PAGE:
The Better Angels of Our Nature - Debut album
The Better Angels of Our Nature:
This title was borrowed from the book of the same name by Steve Pinker.
Pinker argues that despite public and media perceptions, violence in the world in all its forms is in steady decline. The book documents declining violence across time and geography. This paints a picture of massive declines in violence of all forms, from war, to improved treatment of children. He highlights the role of nation-state monopolies on force, of commerce (making "other people become more valuable alive than dead"), of increased literacy and communication (promoting empathy), as well as a rise in a rational problem-solving orientation as possible causes of this decline in violence. He notes that, paradoxically, our impression of violence has not tracked this decline, perhaps because of increased communication, and that further decline is not inevitable, but is contingent on forces harnessing our better motivations such as empathy and increases in reason.
The opening lines from the song This Circus Life were borrowed, and revised slightly, from Ray Bradbury’s 1962 novel ‘Something Wicked This Way Comes’.
The book tells the story of two 13-year-old best friends and their nightmarish experience with a traveling circus that comes to their Midwestern town. In dealing with the macabre characters from the circus, the boys learn how to combat fear. The Ringmaster is the mysterious ‘Mr. Dark’, who seemingly wields the power to grant the citizens secret desires. In reality, Dark is a malevolent being who, like the carnival, lives off the life-force of those they enslave. The novel conveys the theme that the power people, objects, and ideas have over you depends on the power you instil in them with your own mind.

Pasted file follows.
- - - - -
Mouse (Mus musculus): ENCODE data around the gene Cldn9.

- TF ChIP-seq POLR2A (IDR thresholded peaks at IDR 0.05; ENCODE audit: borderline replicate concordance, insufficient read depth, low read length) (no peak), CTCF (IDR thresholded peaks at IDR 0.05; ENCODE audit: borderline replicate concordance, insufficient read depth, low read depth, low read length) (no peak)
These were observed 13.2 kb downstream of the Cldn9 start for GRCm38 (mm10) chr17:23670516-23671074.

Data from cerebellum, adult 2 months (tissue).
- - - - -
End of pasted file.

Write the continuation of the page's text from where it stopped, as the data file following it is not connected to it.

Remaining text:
These images are used with the kind permission of Laurie Asprey.
Laurie was born in 1934 in Salford. During the 1960’s he moved to London to pursue a career in acting and appeared in numerous films and TV dramas including Department S, The Wednesday Play and the Champions. He then pursued a career as a Photographer and captured images of some of the world’s most iconic musicians including John Lennon, Bob Marley and the Rolling Stones. The images used on the front and back cover are from collections Laurie took in the 1960’s and 1970’s of working class children playing amongst the slums.
All songs written by Charlie Mear.
Produced by Dan Wilde.